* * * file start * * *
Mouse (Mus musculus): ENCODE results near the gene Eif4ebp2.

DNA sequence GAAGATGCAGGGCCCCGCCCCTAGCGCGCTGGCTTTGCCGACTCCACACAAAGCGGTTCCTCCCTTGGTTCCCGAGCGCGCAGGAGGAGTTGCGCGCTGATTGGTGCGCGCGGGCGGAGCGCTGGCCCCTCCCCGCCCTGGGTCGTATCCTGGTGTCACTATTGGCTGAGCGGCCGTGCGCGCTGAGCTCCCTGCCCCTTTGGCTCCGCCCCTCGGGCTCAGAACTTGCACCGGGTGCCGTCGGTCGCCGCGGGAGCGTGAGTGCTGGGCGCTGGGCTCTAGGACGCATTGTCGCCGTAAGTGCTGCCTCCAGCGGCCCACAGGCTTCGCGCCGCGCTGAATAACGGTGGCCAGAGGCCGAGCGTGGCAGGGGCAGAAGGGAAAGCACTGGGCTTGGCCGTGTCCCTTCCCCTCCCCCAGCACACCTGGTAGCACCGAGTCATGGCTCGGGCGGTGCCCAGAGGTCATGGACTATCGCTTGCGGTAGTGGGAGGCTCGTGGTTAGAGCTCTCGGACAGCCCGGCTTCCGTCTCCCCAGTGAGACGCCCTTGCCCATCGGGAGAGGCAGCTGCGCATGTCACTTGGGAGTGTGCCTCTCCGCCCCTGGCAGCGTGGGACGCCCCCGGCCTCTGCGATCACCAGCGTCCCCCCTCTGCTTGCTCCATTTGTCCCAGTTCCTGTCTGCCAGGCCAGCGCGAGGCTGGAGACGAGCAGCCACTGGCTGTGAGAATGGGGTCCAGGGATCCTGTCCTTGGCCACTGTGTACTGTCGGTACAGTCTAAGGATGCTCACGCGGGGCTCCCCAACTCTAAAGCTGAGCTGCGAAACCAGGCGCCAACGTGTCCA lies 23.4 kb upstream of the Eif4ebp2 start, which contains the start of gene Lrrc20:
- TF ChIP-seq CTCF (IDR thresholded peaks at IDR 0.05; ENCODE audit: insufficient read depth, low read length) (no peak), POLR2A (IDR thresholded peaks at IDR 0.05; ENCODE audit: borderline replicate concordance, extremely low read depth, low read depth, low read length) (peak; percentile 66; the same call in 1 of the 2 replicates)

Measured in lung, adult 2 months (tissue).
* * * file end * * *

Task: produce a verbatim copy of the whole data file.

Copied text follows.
Mouse (Mus musculus): ENCODE results near the gene Eif4ebp2.

DNA sequence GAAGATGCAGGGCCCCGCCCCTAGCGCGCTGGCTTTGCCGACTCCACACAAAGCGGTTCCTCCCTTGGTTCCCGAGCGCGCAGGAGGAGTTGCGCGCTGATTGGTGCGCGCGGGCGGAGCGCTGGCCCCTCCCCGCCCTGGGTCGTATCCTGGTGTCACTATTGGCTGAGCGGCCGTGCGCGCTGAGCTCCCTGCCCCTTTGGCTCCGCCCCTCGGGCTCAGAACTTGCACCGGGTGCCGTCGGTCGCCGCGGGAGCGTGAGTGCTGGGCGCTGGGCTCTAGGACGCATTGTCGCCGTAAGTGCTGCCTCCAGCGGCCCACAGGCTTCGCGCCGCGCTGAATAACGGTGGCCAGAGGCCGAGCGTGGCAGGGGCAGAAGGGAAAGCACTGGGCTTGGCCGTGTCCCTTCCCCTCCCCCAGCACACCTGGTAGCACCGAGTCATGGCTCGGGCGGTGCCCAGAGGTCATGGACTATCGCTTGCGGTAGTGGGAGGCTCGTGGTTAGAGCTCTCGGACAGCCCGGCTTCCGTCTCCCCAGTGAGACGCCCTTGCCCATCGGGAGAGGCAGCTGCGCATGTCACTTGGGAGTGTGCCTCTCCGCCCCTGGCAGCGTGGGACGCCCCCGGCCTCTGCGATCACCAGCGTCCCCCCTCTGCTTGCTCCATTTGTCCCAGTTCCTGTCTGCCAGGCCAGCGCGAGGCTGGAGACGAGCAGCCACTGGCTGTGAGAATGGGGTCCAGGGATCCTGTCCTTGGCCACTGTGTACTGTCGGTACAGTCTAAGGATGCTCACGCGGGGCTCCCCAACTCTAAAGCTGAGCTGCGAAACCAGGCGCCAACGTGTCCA lies 23.4 kb upstream of the Eif4ebp2 start, which contains the start of gene Lrrc20:
- TF ChIP-seq CTCF (IDR thresholded peaks at IDR 0.05; ENCODE audit: insufficient read depth, low read length) (no peak), POLR2A (IDR thresholded peaks at IDR 0.05; ENCODE audit: borderline replicate concordance, extremely low read depth, low read depth, low read length) (peak; percentile 66; the same call in 1 of the 2 replicates)

Measured in lung, adult 2 months (tissue).